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Declaring a Climate Emergency

Declaring a Climate Emergency

Greta would not be amused by Thunder Bay Council

On Monday evening, Thunder Bay City Council will be hearing from a deputation that will ask it to declare a climate emergency.  According to a front page story in the January 11th Chronicle-Journal: “Thunder  Bay’s  EarthCare  climate  adaptation  working  group, led by chairperson Aynsley Klassen,  is  set  to  make  a  deputation to council asking for them to declare a symbolic climate emergency.”

 According to Chairperson Klassen, they are not asking for a declaration under the Emergency Management and Civil Protections Act that would include asking for actual resources but are simply asking for a symbolic message to be sent.  Thunder Bay City Councillor Foulds – who is the chairperson of the City’s EarthCare Advisory committee - is championing this cause and argues that: “Declaring a climate emergency is a way for governments to publicly acknowledge the need for urgent action.”
This is the kind of declaration Thunder Bay City Council will enjoy debating and making and will likely spend several hours on it as each Councillor voices their lengthy support for dealing with the effects of climate change, making sure everyone publicly knows that they are on the side of the environment and future generations by declaring a climate emergency.  Moreover, given that it is “symbolic” it means they will not have to ask the provincial government for any resources or better yet not have to commit any City resources to dealing with the “emergency.”  In many respects, they are simply doing what climate activist Greta Thunberg has railed against – the inaction against climate change.
As she noted in her address to the UN - “How dare you continue to look away, and come here saying that you are doing enough when the politics and solutions needed are still nowhere in sight,” … ““You say you ‘hear’ us and that you understand the urgency. But no matter how sad and angry I am, I don’t want to believe that. Because if you fully understood the situation and still kept on failing to act, then you would be evil. And I refuse to believe that.” I also refuse to believe politicians are evil when self-absorbed, opportunistic and short-sighted are much better descriptors. 
I would opine that simply declaring a climate emergency and not acting on it is simply paying lip service to climate change and trying to score some political points with climate change activists.  If Thunder Bay City Council really wants to do something to deal with a climate emergency, then they need to back up their “feel good” declaration with some concrete action. It is not about what they have done to date – such as the stated  reduction in greenhouse gas emissions by 25 percent since 2007 – it is about what they are going to do.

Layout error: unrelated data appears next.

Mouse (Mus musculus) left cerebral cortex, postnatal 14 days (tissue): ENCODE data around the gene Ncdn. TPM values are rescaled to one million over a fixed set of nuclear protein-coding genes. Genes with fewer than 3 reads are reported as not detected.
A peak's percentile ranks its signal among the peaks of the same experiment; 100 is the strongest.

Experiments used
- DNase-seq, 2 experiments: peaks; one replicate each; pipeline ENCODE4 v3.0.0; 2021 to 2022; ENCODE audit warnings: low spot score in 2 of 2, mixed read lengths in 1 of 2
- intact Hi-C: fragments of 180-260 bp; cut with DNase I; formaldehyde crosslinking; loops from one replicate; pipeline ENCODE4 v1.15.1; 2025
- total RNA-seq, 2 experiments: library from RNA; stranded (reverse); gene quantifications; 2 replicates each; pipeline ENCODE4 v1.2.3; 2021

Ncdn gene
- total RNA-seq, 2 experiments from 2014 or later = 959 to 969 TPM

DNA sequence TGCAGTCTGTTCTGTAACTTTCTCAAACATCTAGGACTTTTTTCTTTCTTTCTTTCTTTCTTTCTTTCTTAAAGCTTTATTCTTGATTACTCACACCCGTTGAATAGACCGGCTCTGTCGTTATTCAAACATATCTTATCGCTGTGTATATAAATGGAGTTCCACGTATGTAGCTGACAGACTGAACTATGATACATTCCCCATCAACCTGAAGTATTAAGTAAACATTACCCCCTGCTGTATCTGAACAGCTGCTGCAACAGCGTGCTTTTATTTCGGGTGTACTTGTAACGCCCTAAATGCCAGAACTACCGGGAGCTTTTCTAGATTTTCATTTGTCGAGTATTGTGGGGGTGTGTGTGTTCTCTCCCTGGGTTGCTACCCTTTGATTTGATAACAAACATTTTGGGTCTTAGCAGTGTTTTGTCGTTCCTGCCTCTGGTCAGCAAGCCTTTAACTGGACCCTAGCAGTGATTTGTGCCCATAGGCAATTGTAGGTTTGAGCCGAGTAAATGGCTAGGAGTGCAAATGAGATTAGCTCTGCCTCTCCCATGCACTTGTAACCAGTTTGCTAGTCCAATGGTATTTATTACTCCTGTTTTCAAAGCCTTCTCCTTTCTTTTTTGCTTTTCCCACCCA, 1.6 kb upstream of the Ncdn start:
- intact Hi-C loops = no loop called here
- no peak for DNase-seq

An emergency requires drastic action.  What will be done to expand use of Thunder Bay Transit in order to reduce reliance on personal automobiles?  Is not raising city transit fares by 11 percent - as proposed in the 2020 budget – contrary to bringing about a more sustainable economy?  Maybe City Council should aim to reduce the “footprint” of City government by pledging to reduce its employment via a process of attrition – that is through not filling retirements and exits – by 10 percent over the next five years and reinvesting the savings in climate initiatives such as planting more trees in the intercity area or expanding sewers to deal with heavier rainfalls?  Maybe there should be a permanent reduction in property tax rates for new homes constructed that are under 1000 square fit in order to promote more sustainable lifestyles with less “stuff”? Need I go on?
Enough with the political grand standing.  Where are the solutions? If you are going to declare an emergency, back it up with some action.  Words and symbols are not enough.  Thunder Bay does have a climate emergency – it is the climate at Thunder Bay City Hall.

By: Livio Di Matteo: 


Livio Di Matteo


Livio Di Matteo   Lake Superior News



Professor of Economics, Lakehead University


Livio Di Matteo is a Senior Fellow at the Fraser Institute and Professor of Economics at Lakehead University in Thunder Bay, Ontario, where he specializes in public policy, health economics, public finance, and economic history. His recent work examines health-care spending and its sustainability. As well, he conducts research on the historical evolution of economic inequality.  Di Matteo is a member of the CIHI National Health Expenditure Advisory Panel, the Evidence Network (, and is a contributor to the economics blog, Worthwhile Canadian Initiative.  He has been listed in Canadian Who’s Who since 1995 and holds a Ph.D. from McMaster University, an M.A. from the University of Western Ontario, and a B.A. from Lakehead University.






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